Wineville Movie Review
Wineville Movie Review Metadata
In Wineville (2023), single mom Tess (Brande Roderick) returns with her young son Walter (Keaton Roderick Cadrez) to the family home and orchards to settle her father’s estate, only to find a serial murderer and family secrets that won’t stay buried.
Tess is estranged from her father due to early child abuse and can’t wait to sell the estate and put the whole thing behind her. Tended to by her Aunt Margaret (Carolyn Hennesy) and local farmhand Joe (Casey King) who Margaret has adopted, Lott Vineyards appears to be a viable orchard but needs a lot of time and reinvestment to make it a working winery. Tess relives some deeply disturbing family secrets as she wrangles with the decision to keep or sell, as former classmate, Sherrif John Hicks (Texas Battle) asks uncomfortable questions around the property involving the disappearance of local tourists. Tess’s world comes unraveled as the memories of her past resurface and her ties to the land are stronger than just an inheritance.
Wineville isn’t the best-written movie you’ll see this year, but the practical effects that drive some of the suspense and horror are top-notch. Vincent Guastini Productions with Vincent Guastini, Eric Yoder, and Jake Porath provide body horror with torture, mutilation, and death. This part of the budget was money well spent.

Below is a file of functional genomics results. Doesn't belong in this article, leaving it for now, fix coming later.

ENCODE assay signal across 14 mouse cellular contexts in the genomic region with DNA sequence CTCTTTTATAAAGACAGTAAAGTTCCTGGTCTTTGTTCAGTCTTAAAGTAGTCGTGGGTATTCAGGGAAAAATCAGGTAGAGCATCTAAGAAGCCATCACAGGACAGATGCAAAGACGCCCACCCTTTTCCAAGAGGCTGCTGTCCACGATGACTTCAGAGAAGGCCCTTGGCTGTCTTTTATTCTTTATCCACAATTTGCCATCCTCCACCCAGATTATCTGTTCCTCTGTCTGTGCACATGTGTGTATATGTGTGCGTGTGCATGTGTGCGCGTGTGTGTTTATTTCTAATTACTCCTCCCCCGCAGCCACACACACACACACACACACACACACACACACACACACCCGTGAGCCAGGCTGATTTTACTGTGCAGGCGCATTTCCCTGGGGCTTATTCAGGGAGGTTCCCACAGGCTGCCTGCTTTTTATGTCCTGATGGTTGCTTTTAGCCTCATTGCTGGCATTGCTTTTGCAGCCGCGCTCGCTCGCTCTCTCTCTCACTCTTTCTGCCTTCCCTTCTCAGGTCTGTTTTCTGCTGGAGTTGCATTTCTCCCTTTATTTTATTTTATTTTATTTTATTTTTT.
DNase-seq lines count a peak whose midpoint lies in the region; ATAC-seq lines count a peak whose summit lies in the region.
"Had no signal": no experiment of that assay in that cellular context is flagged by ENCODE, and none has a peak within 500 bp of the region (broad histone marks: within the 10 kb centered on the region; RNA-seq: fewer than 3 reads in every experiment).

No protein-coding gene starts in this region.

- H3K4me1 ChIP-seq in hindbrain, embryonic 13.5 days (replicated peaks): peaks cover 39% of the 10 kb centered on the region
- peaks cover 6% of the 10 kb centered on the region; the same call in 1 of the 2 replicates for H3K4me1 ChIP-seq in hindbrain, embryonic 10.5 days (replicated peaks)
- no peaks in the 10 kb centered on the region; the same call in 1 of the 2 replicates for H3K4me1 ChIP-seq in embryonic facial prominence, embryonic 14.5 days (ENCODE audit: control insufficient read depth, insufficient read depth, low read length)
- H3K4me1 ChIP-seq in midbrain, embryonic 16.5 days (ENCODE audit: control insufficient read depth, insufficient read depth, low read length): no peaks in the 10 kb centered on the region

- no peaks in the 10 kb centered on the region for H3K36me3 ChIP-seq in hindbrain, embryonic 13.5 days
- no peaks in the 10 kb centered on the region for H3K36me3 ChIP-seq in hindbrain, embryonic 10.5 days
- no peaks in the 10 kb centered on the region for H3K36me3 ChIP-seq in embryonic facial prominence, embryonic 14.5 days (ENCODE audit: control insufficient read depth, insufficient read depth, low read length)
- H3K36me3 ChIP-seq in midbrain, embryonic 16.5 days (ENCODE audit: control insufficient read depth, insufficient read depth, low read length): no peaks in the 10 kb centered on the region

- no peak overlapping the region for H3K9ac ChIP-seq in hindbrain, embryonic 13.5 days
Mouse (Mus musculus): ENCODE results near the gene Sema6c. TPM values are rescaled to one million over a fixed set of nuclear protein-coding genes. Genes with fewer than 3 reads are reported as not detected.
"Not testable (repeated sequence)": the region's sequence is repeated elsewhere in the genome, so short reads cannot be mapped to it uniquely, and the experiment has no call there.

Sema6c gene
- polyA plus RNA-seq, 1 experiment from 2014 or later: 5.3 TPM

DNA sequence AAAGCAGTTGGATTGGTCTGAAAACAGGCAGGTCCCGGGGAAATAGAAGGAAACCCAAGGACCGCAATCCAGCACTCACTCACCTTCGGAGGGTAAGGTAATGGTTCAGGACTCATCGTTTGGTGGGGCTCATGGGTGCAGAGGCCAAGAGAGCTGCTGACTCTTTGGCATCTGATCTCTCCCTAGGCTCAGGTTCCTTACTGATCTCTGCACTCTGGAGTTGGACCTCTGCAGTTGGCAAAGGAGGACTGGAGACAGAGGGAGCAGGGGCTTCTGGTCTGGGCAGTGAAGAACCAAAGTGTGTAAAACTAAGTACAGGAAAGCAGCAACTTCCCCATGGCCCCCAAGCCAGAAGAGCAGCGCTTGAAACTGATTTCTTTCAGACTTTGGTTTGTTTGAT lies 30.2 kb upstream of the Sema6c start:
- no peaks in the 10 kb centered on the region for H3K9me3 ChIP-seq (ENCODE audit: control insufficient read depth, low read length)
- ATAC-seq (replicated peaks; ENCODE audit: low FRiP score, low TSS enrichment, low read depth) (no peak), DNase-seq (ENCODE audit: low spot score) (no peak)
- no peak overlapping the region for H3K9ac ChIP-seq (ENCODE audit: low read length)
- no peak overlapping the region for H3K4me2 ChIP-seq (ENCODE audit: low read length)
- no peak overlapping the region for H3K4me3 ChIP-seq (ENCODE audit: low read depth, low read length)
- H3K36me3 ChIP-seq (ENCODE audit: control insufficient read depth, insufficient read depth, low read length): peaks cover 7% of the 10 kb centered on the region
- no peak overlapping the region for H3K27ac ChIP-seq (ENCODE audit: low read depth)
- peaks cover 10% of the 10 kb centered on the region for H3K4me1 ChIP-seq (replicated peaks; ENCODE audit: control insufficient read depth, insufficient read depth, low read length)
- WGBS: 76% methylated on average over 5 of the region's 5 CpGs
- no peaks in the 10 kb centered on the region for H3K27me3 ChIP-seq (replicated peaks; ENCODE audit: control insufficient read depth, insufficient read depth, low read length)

The overall script could have used a few passes work to smooth out some clunky dialog and rambling monologues, but credit to first-time director Brande Roderick for creating a foreboding atmosphere in sunny California. I believe a talented director can coax solid performances from most material, and in Wineville, she does exactly that. The character interactions felt genuine, the bloody scenes in the barn were well-paced, and the flashback scenes of abuse were tastefully done without being salacious. I can only imagine what she could do with a solid script.
Set in the 1970s, Wineville evokes the era of grindhouse, with graphic scenes of sex and violence and the camera doesn’t shy away. Bright costumes and sunshine along with the subversion of certain horror tropes drive Wineville from mediocre to not too shabby at all. The action propels the plot and for all of gory lingering, it probably could have used a few more deaths. Maybe next time, right?
Wineville (2023) is unrated and currently playing the film festival circuit. It would probably get given a R rating for swears, child sexual abuse, torture, stabbing, rending and poking, as well as suicide.